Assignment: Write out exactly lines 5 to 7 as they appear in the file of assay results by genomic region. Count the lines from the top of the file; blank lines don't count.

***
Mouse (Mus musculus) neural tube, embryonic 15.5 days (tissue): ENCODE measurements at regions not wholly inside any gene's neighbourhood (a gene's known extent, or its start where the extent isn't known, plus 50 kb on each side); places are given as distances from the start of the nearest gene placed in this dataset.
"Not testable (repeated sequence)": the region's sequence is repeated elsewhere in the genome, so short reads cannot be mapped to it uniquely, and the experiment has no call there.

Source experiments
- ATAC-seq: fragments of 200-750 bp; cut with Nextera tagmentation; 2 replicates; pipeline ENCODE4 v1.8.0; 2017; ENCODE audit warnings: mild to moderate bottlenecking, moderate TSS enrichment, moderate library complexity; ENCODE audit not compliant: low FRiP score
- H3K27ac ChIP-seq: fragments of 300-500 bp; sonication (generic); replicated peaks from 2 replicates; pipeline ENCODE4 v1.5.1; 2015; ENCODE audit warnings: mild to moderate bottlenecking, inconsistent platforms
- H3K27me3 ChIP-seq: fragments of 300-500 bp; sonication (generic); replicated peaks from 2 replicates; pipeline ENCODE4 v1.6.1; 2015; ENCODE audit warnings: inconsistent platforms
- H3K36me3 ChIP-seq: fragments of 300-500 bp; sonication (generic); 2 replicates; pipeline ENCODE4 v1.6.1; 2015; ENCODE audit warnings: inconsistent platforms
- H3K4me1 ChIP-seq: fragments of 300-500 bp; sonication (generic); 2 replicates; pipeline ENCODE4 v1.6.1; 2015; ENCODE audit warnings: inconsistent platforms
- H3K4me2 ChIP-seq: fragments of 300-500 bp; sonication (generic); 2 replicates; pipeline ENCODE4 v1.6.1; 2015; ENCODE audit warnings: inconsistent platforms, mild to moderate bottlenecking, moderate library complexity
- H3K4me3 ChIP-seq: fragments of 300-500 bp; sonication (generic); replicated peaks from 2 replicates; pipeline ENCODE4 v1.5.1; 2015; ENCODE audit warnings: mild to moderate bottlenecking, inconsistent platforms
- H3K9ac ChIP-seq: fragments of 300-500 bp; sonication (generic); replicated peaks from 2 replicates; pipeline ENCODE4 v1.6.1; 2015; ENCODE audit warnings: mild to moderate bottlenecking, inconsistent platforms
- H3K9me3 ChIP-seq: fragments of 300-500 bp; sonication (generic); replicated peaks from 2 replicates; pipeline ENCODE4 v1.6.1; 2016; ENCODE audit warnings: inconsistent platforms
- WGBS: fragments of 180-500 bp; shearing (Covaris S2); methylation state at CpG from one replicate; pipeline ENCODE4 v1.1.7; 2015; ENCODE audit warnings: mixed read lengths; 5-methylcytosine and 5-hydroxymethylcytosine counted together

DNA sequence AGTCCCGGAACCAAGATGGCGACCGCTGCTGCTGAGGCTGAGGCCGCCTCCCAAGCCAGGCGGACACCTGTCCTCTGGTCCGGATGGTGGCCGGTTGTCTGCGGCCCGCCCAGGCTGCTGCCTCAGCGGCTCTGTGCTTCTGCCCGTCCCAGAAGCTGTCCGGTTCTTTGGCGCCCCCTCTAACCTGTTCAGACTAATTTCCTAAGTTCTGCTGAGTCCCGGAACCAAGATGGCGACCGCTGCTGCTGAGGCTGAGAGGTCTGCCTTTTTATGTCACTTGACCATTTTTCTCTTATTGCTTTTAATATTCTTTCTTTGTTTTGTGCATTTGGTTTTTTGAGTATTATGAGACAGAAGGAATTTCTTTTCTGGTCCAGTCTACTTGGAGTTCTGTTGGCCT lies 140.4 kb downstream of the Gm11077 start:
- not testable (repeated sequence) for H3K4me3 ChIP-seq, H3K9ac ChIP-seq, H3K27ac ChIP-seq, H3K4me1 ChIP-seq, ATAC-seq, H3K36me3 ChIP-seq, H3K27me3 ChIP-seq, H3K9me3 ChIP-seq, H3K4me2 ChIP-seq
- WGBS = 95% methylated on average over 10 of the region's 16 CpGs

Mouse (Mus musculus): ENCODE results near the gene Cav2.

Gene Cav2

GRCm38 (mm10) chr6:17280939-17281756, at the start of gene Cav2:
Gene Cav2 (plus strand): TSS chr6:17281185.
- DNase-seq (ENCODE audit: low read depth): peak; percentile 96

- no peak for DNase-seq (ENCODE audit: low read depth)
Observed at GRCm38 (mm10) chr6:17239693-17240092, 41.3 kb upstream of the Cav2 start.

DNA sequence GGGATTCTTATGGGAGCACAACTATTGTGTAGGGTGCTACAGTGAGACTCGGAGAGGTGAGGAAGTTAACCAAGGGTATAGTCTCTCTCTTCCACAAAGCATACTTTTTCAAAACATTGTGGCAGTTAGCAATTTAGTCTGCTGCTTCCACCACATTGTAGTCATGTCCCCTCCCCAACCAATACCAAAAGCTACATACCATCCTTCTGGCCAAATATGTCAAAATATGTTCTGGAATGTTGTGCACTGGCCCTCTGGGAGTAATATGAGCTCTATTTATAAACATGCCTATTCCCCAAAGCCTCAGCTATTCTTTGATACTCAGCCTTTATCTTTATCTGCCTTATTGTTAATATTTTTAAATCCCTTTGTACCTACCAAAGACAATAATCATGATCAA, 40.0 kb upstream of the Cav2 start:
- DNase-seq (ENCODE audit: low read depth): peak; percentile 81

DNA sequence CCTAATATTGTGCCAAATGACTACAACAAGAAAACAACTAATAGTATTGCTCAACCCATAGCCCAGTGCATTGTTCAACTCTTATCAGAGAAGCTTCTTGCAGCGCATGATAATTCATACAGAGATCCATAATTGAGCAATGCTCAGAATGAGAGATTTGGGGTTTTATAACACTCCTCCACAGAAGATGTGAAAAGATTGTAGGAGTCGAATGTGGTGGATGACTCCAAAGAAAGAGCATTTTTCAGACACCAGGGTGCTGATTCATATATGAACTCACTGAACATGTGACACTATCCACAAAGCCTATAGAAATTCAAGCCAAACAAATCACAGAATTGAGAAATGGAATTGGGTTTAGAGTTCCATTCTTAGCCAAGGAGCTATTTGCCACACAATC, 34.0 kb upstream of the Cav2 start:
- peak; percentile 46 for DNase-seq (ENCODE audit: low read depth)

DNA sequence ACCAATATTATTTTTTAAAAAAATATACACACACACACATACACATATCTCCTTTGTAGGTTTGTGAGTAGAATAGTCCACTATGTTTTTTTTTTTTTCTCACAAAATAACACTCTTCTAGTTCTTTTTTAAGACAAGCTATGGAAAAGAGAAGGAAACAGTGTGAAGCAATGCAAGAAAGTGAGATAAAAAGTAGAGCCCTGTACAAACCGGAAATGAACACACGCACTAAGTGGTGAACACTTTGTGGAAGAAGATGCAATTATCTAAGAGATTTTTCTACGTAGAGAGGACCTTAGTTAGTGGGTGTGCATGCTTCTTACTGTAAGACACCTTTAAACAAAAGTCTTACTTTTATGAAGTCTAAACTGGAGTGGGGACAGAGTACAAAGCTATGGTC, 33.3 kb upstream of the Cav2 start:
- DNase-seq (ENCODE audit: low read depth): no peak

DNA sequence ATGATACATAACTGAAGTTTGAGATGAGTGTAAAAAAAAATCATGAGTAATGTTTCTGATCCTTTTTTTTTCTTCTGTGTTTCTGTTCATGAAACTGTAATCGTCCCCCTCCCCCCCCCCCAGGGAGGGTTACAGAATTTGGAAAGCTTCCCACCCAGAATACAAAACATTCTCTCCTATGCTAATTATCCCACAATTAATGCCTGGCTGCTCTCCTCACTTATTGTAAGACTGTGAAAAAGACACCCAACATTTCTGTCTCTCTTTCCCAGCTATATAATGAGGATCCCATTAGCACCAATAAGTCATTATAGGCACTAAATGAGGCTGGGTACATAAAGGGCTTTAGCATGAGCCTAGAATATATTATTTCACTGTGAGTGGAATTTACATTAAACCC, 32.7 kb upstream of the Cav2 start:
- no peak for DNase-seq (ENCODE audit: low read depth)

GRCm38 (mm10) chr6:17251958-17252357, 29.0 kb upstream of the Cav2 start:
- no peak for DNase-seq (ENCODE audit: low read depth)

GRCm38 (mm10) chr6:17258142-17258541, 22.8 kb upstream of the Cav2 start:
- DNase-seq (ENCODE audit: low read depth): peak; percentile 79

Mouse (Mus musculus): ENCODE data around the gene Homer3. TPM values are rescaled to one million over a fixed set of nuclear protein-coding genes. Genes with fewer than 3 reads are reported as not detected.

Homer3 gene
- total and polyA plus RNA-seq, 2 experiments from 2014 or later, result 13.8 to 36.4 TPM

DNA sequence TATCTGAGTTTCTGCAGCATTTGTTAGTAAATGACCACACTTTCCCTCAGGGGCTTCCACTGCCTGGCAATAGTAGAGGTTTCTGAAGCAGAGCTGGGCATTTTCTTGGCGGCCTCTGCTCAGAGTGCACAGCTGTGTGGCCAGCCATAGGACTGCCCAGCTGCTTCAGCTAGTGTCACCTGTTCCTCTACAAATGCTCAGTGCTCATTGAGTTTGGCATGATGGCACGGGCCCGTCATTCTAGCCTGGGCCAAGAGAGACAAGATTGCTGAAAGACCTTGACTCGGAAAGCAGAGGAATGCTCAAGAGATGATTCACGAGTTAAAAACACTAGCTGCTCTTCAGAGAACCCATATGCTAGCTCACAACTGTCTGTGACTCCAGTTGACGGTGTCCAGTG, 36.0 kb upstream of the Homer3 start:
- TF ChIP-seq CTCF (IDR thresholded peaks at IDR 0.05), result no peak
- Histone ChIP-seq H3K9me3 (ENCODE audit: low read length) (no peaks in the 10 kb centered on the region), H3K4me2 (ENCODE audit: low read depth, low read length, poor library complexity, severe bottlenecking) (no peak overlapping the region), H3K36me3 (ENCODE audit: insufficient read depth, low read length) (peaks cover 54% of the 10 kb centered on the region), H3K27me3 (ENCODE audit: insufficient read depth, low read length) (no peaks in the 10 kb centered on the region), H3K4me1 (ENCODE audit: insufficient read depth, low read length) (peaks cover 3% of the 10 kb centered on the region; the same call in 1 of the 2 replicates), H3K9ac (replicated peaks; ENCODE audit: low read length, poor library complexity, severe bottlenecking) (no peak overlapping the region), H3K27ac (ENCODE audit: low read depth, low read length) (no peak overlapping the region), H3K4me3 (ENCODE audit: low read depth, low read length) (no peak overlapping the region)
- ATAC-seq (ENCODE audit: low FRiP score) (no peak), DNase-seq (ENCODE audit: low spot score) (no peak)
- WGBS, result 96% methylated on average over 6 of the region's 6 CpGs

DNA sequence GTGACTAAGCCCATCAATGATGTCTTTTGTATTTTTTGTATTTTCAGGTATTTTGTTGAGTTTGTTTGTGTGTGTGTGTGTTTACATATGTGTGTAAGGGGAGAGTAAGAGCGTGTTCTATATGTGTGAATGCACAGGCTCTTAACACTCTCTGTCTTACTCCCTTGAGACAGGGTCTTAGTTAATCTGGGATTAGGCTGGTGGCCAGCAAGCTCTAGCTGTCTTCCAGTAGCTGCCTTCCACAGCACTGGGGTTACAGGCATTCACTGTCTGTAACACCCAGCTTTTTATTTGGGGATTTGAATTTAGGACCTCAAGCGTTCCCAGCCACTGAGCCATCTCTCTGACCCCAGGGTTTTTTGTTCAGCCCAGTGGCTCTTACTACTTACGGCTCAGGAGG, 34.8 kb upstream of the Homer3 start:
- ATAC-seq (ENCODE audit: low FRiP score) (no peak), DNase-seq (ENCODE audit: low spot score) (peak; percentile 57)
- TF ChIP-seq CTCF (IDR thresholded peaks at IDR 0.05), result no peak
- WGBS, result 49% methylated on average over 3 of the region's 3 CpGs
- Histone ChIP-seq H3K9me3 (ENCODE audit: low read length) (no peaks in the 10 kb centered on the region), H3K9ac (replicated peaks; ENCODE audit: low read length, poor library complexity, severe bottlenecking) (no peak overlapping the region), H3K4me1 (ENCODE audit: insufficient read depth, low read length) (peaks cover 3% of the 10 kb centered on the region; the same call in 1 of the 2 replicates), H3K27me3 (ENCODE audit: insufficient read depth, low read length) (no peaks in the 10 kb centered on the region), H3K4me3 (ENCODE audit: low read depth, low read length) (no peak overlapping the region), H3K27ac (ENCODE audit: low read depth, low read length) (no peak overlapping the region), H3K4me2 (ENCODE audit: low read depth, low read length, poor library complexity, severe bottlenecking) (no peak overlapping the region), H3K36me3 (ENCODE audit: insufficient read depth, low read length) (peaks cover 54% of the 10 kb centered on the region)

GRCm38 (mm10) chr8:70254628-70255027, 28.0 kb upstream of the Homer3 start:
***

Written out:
- H3K27ac ChIP-seq: fragments of 300-500 bp; sonication (generic); replicated peaks from 2 replicates; pipeline ENCODE4 v1.5.1; 2015; ENCODE audit warnings: mild to moderate bottlenecking, inconsistent platforms
- H3K27me3 ChIP-seq: fragments of 300-500 bp; sonication (generic); replicated peaks from 2 replicates; pipeline ENCODE4 v1.6.1; 2015; ENCODE audit warnings: inconsistent platforms
- H3K36me3 ChIP-seq: fragments of 300-500 bp; sonication (generic); 2 replicates; pipeline ENCODE4 v1.6.1; 2015; ENCODE audit warnings: inconsistent platforms